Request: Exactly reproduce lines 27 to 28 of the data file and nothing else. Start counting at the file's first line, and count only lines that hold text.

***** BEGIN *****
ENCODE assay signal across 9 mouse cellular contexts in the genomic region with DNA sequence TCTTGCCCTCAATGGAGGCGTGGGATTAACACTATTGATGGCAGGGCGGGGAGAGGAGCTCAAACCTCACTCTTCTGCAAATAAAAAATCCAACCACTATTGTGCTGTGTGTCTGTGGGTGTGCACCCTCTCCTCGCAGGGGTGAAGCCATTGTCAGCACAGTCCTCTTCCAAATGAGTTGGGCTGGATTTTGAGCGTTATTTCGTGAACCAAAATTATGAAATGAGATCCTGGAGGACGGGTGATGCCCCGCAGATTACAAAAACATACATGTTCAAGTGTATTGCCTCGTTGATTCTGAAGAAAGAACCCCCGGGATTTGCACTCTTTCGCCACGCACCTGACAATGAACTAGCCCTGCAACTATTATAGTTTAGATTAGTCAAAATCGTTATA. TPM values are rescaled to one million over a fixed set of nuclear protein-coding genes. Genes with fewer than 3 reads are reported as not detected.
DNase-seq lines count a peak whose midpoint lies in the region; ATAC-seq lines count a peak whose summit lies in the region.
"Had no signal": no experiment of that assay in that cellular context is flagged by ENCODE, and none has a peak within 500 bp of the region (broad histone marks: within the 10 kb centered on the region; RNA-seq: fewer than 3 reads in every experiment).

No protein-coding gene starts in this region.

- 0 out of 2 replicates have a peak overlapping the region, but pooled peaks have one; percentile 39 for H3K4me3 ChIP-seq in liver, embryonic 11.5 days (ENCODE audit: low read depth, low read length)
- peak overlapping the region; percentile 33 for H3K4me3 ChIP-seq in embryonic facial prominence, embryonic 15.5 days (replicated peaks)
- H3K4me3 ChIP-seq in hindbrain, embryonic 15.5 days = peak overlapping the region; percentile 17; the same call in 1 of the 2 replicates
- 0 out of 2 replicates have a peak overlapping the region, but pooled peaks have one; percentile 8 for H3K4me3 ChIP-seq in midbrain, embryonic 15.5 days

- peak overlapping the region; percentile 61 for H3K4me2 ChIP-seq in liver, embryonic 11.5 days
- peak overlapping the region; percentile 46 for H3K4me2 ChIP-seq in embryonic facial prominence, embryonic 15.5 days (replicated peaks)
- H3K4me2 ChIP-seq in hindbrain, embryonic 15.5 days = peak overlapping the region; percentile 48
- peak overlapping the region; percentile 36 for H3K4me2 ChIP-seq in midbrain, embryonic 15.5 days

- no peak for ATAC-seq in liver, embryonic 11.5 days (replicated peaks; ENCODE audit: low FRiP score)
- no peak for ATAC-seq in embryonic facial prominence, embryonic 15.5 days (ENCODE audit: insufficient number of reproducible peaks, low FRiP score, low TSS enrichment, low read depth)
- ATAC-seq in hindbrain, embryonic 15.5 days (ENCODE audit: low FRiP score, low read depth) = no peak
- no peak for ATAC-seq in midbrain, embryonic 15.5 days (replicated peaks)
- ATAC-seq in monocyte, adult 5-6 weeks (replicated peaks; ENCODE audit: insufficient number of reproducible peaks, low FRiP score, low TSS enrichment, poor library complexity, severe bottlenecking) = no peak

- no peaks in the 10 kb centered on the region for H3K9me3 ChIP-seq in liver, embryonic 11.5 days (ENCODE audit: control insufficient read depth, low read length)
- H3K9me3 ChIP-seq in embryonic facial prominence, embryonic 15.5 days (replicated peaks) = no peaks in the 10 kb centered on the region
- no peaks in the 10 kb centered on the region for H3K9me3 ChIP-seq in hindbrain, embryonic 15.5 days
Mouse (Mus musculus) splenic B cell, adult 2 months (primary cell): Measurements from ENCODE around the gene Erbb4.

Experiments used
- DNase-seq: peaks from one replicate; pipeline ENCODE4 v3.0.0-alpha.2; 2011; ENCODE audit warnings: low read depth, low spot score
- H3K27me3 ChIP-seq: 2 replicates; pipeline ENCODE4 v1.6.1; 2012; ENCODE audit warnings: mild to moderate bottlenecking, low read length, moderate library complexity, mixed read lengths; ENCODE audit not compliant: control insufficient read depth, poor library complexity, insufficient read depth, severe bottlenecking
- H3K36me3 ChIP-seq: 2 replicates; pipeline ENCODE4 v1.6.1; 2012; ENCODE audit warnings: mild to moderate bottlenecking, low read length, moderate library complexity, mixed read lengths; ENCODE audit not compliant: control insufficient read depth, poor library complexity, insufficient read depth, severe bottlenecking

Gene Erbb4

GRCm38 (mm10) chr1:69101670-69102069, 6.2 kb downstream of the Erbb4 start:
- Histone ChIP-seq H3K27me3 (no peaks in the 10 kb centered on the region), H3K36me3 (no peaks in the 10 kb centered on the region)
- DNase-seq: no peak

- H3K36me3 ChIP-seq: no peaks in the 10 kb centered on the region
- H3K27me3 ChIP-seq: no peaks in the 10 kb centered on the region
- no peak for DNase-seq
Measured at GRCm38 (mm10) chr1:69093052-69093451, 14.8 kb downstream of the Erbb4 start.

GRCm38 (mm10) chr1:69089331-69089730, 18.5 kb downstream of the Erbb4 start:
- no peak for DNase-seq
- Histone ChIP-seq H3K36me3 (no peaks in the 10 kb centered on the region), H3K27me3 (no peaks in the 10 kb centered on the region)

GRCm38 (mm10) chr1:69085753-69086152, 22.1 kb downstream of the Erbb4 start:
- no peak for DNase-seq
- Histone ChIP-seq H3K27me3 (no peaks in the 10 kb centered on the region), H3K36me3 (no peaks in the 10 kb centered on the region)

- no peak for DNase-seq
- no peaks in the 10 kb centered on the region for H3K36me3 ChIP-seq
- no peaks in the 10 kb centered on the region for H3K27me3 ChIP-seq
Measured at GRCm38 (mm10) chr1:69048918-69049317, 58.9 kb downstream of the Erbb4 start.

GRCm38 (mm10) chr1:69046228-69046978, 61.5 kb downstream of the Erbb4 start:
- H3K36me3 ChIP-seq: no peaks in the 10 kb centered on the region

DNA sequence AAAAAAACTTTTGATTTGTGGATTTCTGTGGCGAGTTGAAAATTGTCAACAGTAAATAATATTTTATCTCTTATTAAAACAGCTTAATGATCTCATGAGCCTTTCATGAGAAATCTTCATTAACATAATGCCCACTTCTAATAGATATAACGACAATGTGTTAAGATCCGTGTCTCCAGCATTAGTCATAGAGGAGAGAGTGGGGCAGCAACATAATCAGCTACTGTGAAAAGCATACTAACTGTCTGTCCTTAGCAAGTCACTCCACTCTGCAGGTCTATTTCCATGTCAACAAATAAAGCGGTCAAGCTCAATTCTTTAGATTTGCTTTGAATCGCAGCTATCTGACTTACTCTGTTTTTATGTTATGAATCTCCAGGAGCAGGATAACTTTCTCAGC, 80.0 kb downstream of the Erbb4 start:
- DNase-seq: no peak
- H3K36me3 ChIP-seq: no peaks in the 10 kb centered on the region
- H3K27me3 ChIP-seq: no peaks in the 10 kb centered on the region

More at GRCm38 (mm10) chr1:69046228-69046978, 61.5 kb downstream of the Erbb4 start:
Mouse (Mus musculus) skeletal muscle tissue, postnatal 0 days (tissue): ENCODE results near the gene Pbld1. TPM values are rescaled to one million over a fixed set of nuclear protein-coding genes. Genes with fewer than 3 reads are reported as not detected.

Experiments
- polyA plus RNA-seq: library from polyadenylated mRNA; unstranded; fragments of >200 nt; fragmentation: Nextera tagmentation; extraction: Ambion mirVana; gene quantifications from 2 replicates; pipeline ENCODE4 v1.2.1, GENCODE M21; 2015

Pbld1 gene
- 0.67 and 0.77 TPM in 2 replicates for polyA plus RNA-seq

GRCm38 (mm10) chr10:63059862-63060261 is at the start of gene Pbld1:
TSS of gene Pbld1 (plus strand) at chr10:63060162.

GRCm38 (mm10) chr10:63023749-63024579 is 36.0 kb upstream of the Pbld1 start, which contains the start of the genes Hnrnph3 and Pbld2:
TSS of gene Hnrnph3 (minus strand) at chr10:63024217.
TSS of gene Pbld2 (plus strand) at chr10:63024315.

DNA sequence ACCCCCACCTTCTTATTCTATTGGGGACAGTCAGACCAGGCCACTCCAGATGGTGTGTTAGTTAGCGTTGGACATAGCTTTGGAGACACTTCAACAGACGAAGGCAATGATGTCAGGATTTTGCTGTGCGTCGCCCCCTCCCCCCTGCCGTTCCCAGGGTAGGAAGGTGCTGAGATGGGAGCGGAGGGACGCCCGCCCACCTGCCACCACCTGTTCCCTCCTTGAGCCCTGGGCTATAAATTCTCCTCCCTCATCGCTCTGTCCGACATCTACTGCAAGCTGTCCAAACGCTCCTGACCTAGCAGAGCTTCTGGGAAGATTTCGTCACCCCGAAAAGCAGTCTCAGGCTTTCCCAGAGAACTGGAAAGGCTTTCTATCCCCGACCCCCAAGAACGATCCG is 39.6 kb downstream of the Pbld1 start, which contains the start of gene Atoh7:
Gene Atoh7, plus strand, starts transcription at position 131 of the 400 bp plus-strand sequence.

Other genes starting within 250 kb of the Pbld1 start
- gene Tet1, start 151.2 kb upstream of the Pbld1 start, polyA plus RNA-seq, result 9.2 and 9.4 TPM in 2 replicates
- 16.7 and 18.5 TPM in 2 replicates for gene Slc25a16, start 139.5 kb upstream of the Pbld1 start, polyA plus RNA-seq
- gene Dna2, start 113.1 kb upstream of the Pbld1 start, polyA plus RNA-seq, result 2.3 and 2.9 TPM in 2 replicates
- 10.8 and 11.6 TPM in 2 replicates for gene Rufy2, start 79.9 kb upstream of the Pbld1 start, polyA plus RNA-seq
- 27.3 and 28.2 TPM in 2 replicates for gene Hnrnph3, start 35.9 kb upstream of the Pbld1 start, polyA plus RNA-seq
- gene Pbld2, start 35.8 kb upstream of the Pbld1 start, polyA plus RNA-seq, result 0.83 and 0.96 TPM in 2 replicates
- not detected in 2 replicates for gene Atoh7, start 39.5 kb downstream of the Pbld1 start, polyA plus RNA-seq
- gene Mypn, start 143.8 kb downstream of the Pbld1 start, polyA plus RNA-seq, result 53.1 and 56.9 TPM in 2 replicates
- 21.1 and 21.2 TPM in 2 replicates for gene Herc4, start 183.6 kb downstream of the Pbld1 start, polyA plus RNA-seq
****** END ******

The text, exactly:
GRCm38 (mm10) chr1:69101670-69102069, 6.2 kb downstream of the Erbb4 start:
- Histone ChIP-seq H3K27me3 (no peaks in the 10 kb centered on the region), H3K36me3 (no peaks in the 10 kb centered on the region)